From mid-December to mid-January, the storylines begin changing. SportsCenter moves from the best plays of the past year to bold predictions for the upcoming year. Time Magazine names their Person of the Year, then shifts to prognosticating trends for the following year. Others consider the prior year’s best tools or resources before boldly forecasting what’s to come . . . and the list goes on.
We’re equally fascinated with looking backward to reflect on past achievements and looking ahead to the future . . . but what about the in-between? What about the interim steps we need to take to achieve our goals? Why is the present so often overlooked in our quest to redefine our future?
In her book Present over Perfect, Shauna Niequest writes that the present is . . .
- “living with your feet firmly grounded in reality, pale and uncertain as it may seem.”
- “choosing to believe that your own life is worth investing deeply in, instead of waiting for some rare miracle or fairytale.”
- “understand[ing] that the here and now is sacred, sacramental, threaded through with divinity even in its plainness.”
Living in the present requires attentiveness, awareness, and intentionality. Living in the present is a choice we must make every day.
Matthew 6:34 reminds us not to be “anxious for tomorrow,” while James 4:14 reminds us that we “do not know what [our] life will be like tomorrow. [We] are just a vapor that appears for a little while and then vanishes away.”
Many exercises can anchor us in the present, but one I like comes from author and speaker Jon Gordon. Rather than list out resolutions that are hard to achieve, Gordon recommends choosing “one word” and asking a few key questions to help clarify your answer:
- What do you want to focus on this year?
- What’s in the way?
- What do you need more or less of?
- What needs to change?
If you want to take it a step further once you choose your word, assign a Scripture to it, and post it in several places where you see it daily.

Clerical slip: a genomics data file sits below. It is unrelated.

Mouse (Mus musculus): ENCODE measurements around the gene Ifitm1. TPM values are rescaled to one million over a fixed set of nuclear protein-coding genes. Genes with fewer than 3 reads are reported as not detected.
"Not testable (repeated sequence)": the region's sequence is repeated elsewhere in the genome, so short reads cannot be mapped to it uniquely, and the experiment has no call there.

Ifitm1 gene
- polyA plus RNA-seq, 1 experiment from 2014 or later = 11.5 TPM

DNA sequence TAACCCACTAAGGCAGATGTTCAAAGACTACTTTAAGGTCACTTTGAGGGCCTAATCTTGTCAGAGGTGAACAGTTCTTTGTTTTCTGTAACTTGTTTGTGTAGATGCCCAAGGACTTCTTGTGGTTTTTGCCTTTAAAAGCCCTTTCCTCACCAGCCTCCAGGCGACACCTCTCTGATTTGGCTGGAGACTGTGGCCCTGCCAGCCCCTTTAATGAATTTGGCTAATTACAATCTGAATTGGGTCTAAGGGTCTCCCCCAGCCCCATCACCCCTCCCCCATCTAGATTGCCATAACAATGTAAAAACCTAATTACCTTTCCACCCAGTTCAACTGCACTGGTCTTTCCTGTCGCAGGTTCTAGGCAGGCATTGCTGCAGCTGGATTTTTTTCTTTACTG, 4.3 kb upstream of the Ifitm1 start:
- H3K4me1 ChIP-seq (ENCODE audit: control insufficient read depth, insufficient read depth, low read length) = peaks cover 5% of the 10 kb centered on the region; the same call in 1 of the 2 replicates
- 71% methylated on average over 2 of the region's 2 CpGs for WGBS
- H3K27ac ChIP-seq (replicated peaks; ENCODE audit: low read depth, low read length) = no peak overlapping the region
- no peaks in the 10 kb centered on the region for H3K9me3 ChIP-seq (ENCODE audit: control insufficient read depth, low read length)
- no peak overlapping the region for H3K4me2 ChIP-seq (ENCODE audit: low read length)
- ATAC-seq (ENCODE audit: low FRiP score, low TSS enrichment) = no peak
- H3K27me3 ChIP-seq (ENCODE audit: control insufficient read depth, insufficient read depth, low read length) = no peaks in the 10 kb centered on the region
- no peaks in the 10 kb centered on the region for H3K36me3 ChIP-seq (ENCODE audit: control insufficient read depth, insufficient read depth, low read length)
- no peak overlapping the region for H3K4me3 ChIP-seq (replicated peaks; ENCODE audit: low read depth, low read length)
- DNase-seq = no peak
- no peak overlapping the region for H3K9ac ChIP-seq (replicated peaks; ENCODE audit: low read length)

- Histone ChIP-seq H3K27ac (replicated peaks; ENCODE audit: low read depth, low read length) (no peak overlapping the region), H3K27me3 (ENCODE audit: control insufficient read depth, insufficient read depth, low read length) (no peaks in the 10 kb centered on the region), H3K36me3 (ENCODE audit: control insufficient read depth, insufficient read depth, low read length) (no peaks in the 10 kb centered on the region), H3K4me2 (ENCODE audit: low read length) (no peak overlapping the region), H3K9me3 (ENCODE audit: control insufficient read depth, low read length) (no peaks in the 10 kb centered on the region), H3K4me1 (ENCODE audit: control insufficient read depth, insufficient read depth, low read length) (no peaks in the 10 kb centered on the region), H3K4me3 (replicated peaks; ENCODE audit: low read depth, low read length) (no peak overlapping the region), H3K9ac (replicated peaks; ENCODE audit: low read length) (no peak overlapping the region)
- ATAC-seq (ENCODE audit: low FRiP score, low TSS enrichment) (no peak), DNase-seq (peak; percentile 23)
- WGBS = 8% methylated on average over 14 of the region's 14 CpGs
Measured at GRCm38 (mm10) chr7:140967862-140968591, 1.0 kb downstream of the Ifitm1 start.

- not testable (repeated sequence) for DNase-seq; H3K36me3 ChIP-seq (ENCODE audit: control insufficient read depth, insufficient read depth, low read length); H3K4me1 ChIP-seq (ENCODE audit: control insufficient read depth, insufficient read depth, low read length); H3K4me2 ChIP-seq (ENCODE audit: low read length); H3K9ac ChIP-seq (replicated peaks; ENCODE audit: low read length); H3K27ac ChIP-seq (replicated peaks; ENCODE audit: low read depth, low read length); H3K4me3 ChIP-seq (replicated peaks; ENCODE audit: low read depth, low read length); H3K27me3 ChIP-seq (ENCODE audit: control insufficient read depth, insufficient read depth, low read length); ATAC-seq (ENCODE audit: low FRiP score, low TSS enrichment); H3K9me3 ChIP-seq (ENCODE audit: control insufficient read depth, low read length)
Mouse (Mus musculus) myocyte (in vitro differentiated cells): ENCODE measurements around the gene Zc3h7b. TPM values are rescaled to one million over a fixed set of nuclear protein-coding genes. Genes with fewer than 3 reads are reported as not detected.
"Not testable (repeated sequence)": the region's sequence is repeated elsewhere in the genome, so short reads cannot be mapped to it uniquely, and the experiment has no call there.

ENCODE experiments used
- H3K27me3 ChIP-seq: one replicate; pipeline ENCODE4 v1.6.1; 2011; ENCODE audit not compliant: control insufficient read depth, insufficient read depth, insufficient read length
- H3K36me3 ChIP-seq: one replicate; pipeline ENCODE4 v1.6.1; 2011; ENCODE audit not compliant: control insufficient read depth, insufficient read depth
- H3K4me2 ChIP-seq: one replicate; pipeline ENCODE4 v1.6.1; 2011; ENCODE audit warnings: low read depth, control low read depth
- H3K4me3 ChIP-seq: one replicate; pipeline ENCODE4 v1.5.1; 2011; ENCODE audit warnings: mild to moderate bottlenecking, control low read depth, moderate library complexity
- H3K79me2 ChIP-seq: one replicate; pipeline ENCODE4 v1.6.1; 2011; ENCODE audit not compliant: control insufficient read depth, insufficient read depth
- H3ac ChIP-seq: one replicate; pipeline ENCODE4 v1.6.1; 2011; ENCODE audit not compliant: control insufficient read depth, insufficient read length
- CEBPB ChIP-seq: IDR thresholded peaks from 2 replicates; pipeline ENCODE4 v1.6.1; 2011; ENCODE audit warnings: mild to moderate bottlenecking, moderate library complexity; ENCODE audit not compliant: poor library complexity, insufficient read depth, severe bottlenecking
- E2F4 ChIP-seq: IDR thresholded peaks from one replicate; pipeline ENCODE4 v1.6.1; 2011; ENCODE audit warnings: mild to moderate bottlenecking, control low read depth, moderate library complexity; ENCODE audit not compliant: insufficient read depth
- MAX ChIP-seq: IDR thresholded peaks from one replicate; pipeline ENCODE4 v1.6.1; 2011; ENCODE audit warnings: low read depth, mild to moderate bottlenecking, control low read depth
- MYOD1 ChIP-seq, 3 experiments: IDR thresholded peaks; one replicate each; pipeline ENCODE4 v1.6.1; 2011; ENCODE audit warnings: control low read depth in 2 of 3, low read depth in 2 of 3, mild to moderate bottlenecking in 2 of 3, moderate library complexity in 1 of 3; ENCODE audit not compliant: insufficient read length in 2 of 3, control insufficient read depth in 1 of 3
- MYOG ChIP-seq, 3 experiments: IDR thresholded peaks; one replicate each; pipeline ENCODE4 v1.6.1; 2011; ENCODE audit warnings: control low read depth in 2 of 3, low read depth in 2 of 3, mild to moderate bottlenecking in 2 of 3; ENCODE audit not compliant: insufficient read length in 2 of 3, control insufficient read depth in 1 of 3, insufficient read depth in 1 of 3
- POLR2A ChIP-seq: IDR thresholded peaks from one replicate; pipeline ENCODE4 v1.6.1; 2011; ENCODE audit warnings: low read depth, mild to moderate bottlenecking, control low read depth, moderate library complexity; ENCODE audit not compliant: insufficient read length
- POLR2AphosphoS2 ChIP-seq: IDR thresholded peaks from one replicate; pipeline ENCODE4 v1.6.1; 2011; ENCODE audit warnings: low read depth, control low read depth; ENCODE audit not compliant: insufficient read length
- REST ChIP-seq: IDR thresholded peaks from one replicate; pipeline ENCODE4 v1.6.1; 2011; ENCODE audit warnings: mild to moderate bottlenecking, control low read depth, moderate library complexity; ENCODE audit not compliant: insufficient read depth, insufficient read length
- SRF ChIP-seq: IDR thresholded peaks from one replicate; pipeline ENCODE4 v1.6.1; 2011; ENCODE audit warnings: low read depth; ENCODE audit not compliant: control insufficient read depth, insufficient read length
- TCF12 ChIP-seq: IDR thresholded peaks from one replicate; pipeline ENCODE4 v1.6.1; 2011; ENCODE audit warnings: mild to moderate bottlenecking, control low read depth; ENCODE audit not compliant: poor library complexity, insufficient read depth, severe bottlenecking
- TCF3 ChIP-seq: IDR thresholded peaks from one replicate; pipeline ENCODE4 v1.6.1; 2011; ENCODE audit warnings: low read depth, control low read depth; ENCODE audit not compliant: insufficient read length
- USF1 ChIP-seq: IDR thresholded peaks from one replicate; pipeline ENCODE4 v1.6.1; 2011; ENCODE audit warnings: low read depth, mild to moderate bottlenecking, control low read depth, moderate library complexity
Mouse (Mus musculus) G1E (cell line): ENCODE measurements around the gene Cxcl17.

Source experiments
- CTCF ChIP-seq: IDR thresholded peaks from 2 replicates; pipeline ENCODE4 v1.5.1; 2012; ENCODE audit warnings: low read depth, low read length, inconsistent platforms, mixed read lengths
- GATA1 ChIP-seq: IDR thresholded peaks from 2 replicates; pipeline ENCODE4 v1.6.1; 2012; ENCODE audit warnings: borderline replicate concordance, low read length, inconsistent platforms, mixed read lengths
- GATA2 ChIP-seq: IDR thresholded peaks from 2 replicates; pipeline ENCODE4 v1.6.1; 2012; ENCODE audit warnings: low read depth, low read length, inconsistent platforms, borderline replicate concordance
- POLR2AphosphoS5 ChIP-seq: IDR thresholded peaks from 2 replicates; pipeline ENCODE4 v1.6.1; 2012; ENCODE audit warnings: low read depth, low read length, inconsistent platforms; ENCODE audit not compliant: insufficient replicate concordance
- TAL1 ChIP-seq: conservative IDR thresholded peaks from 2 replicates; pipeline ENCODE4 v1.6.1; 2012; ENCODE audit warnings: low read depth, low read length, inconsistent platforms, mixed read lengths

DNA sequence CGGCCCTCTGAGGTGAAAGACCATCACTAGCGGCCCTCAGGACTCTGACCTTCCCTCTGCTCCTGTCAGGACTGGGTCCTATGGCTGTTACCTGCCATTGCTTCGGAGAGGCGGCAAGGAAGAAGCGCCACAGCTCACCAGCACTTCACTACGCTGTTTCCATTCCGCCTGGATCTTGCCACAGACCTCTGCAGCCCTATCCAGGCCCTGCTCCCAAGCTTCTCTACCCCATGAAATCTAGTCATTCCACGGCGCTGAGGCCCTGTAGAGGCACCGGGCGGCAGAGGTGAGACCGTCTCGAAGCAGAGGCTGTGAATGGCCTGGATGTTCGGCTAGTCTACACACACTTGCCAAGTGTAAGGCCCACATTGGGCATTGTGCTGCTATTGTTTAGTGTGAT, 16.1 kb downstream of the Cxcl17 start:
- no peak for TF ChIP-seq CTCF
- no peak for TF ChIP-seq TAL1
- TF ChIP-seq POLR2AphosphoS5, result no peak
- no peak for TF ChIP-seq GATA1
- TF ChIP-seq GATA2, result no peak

For me, I’m going to lean into the word “gentle.” A few thoughts on what being gentle means to me . . .
- Author Gary Thomas defines gentleness as “a strong hand with a soft touch.” Gentle is not lacking power but recognizing the Ultimate Source of our power.
- Andy Stanley describes gentleness as “the decision to respond to you in light of your strengths and weaknesses instead of responding to you in my strength.” So even if you think you’re gentle, the person on the receiving end of your words and actions may not – and ultimately, they determine your level of gentleness.
2020 provided all of us with unique opportunities and challenges. Looking back on the year, my lack of gentleness created avoidable moments of stress for my family and me. When I lost patience with my boys, I lost my gentleness. When Susan and I got into a rough patch, I lost my gentleness. When I focused more on getting things done than the people I was working with, I lost my gentleness.
So, for 2021, I am focusing on being gentle in words and actions. And Philippians 4:5 will serve as my guide – “Let your gentleness be evident to all.”
What about you? What’s your word for 2021? If you don’t have one, what do you have to lose? Put your resolutions away and give yourself a simple focus for the new year . . . anchor yourself with a word and Scripture and watch God move.
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